It’s almost impossible to picture this gold rush outpost as it once was, home to thousands living in houses clinging to surrounding cliffs that are now covered in forest.
Hidden in a ravine high in the Victorian Alps lies Walhalla, a small town with a very small population (under 20).
It’s almost impossible to picture this gold rush outpost as it once was, home to thousands living in houses clinging to surrounding cliffs that are now covered in forest. Springing into existence in 1863 when gold fever gripped the area, Walhalla serviced one of the richest gold mines in Australia, with more than 72 tons of gold held in the Bank of Victoria’s vault on its main street. The gold mines were abandoned in 1914 and, very much as though the miners simply dropped their tools and walked out, much has been left to rust, never to be used again. Of the 72km of mines, a small section is open for tours. There’s a general store (doubling as a post office), an info centre and a museum with photos of dirty-faced miners peering out. The only other remnants of this era are the pioneer buildings – the prize of which is the brilliantly restored and maintained Star Hotel – and the well-stocked, steep, hillside cemetery.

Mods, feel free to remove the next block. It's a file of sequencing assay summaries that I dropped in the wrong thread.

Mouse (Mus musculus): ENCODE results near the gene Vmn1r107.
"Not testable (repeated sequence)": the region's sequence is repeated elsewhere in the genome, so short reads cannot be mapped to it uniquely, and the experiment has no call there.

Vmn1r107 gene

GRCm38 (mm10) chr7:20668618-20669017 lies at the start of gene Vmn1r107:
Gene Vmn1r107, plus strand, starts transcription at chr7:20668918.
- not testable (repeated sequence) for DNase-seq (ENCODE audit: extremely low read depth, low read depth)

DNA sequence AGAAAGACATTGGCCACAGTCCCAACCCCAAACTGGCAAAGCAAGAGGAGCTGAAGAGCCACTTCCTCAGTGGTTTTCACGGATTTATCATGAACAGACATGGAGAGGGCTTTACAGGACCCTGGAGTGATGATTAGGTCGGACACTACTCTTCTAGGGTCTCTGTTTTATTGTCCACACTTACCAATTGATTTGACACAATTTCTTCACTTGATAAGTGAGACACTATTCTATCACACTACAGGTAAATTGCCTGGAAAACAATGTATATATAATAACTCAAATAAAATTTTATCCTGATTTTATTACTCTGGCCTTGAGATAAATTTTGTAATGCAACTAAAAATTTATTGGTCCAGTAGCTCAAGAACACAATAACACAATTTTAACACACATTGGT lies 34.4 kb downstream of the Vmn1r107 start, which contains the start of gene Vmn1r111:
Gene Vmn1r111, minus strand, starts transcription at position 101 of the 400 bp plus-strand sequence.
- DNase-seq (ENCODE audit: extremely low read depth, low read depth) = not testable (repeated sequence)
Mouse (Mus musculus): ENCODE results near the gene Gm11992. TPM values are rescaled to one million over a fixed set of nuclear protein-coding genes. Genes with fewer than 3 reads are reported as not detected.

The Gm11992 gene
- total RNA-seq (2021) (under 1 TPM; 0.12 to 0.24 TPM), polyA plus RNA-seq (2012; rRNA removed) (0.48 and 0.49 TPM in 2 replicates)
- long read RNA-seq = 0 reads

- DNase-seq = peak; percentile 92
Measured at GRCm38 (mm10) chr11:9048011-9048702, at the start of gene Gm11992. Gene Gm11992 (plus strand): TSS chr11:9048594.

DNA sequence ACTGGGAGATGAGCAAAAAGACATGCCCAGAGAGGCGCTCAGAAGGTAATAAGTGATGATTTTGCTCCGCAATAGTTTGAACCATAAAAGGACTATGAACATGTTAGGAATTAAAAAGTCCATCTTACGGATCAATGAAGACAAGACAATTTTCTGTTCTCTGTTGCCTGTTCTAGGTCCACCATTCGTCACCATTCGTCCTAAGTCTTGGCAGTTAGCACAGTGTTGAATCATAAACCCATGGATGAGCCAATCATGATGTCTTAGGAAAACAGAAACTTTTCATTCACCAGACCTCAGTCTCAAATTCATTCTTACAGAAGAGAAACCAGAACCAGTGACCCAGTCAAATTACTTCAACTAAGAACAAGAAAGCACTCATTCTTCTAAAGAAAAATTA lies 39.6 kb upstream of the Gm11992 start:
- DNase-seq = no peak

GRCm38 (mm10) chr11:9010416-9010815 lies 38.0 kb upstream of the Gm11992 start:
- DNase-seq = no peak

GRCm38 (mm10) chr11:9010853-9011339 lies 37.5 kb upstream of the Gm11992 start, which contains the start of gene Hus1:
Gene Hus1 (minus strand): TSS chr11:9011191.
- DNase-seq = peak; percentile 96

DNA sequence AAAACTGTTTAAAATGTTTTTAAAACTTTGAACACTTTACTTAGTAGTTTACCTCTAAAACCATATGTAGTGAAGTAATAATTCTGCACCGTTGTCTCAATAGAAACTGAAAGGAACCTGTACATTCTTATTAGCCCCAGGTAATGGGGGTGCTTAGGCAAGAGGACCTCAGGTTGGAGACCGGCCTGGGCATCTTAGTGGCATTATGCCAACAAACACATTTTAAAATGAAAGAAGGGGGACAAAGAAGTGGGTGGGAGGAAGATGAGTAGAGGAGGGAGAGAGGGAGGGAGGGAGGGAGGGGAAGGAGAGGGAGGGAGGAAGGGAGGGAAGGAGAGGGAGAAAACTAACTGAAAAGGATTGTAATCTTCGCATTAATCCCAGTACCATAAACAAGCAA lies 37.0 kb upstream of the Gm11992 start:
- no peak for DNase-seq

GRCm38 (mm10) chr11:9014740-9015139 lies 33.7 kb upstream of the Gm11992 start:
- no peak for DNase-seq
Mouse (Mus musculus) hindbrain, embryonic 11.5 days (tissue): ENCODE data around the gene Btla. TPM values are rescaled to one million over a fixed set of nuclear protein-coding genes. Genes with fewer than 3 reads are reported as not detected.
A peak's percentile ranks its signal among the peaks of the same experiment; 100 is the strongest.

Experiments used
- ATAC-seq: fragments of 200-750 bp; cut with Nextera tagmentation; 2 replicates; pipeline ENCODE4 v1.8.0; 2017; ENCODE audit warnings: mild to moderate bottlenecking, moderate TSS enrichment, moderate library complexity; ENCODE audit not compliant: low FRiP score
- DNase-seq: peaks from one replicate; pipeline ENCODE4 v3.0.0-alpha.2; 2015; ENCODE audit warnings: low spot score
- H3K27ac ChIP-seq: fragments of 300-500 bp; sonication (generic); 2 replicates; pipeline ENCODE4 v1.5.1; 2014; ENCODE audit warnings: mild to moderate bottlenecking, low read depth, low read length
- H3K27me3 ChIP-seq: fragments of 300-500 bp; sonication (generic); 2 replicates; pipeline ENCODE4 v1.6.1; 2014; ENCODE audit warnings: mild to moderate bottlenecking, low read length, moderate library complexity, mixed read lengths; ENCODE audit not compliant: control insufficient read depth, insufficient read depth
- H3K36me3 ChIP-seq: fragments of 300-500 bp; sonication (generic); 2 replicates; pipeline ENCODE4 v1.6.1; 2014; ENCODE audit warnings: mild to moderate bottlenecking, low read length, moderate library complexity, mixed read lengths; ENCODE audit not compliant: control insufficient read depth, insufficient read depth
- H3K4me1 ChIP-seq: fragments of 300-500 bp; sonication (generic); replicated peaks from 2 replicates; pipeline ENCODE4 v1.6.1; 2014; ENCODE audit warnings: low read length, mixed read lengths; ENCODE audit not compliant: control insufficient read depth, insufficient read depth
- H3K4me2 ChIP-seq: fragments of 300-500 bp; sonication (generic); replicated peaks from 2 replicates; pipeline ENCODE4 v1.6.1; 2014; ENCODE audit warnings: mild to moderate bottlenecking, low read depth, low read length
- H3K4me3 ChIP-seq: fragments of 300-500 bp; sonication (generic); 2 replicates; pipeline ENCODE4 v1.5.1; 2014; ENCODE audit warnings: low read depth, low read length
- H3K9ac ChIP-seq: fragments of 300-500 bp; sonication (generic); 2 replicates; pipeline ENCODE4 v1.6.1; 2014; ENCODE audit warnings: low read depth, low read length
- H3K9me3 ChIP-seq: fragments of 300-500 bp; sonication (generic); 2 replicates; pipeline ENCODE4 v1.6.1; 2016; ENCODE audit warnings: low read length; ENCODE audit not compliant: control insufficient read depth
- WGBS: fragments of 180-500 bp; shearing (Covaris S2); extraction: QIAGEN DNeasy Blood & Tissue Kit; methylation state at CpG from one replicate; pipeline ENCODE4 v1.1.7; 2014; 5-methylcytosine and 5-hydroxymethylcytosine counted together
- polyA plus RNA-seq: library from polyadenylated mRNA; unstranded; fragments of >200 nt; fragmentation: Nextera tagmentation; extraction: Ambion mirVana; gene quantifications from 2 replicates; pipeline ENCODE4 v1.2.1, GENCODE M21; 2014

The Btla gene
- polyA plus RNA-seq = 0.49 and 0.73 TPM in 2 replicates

Where? // 180km (2.5hrs) east of Melbourne.
Did you know? // It takes a 45min trek to reach Walhalla’s cricket ground, on a plateau overlooking town. Australian captain Warwick Armstrong once bet that he could hit a ball onto the roof of the local hotel, which is just over 200m away. He couldn’t and was out for a duck.
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